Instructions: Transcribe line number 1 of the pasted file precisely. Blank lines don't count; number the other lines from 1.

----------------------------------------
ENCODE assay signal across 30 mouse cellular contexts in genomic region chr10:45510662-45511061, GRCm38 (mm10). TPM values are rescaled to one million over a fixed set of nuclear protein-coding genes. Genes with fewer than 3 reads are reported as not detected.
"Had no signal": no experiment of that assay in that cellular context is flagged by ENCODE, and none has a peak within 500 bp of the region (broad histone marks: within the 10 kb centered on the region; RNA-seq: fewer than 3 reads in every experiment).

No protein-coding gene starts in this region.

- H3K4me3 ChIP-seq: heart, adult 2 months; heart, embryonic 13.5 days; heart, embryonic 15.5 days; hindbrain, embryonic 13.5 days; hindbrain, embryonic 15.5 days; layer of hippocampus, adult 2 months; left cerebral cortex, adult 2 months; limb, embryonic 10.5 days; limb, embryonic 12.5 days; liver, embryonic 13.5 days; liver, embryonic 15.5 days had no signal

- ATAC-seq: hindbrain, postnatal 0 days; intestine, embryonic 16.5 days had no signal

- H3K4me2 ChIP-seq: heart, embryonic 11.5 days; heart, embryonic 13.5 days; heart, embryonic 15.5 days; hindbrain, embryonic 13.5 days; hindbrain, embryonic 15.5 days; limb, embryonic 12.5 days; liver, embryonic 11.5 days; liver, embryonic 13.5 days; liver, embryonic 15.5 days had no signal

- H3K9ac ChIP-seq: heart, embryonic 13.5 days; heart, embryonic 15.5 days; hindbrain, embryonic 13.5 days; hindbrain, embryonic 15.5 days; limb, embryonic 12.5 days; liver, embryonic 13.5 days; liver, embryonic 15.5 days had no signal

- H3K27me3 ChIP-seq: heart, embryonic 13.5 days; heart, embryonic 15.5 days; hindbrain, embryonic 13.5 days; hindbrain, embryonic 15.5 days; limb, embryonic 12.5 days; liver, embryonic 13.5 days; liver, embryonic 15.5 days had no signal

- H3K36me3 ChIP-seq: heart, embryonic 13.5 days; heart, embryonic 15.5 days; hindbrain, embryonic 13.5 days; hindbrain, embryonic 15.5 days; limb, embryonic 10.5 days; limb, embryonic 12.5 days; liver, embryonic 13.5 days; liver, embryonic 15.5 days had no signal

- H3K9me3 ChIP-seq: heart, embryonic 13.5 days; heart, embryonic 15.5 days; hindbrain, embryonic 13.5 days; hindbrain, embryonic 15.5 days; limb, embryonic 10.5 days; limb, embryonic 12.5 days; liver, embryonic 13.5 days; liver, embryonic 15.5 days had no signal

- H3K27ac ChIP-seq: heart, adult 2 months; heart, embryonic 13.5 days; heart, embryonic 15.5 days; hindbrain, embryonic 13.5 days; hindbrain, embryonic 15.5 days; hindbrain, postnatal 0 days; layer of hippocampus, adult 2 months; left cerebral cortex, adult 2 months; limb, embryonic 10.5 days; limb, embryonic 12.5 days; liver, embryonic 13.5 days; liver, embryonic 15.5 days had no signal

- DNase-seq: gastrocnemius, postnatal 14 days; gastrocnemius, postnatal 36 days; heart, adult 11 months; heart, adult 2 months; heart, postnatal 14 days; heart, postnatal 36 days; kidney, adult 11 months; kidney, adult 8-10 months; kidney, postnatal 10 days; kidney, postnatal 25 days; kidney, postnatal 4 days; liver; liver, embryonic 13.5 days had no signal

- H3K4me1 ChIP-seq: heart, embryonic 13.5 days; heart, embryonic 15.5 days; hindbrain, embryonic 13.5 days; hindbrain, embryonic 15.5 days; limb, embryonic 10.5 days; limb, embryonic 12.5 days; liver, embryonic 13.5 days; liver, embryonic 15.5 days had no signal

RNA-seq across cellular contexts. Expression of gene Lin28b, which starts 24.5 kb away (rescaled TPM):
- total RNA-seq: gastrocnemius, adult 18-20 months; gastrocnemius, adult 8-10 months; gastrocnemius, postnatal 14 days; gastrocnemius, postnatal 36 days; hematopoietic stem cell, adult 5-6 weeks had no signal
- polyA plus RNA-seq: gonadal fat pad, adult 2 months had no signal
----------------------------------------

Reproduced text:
ENCODE assay signal across 30 mouse cellular contexts in genomic region chr10:45510662-45511061, GRCm38 (mm10). TPM values are rescaled to one million over a fixed set of nuclear protein-coding genes. Genes with fewer than 3 reads are reported as not detected.